Staff should be able to request flexible working from the moment they start a new job rather than 26 weeks in, according to the Parliamentary Committee for Business, Innovation and Skills.
The Women in the Workplace report calls for employees to be entitled to ask for flexible working from the moment they start a new job unless there are justifiable reasons to the contrary. It says: “This should be led from the top management level, with the default position being the right to ask for flexible working, unless justified.”
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The report also calls on the Government to invest resources in advising small and medium businesses, of the benefits of recruiting and retaining flexible workers, and it should highlight the work that organisations such as the Federation of Small Businesses do to promote the positive benefits of flexible working.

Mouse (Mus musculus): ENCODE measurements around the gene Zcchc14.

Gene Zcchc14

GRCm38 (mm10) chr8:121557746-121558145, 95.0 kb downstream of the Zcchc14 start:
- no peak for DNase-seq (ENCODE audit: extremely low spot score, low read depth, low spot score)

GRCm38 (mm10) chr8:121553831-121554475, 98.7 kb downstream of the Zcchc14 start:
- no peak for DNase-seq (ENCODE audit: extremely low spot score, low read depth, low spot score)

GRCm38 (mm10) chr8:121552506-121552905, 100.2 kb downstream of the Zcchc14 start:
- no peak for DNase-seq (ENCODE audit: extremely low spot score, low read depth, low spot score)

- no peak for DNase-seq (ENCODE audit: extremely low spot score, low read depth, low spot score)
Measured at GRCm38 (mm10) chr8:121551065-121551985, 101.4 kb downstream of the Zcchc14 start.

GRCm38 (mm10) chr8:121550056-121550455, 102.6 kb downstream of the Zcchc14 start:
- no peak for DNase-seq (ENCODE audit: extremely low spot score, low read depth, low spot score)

The report recommends the establishment of a voluntary Code of Practice by the Government, through the Government Equalities Office, to highlight best practice in relation to the provision of quality part-time and flexible working. It says the Government should draw attention to those organisations that encourage flexible working for both men and women, at all levels of the workforce, including at a senior level – “in order to dispel the myth that flexible working is problematic and cannot work”.
The committee also proposes the introduction of an equal pay audits for large employers to highlight companies where women earn less, recommends abolishing incoming tribunal fees for pregnancy discrimination cases and setting firmer targets and timelines for change on boardrom diversity amid fears progress is ‘stalling’. It also urged the Government to bring back Equality Impact Assessments.
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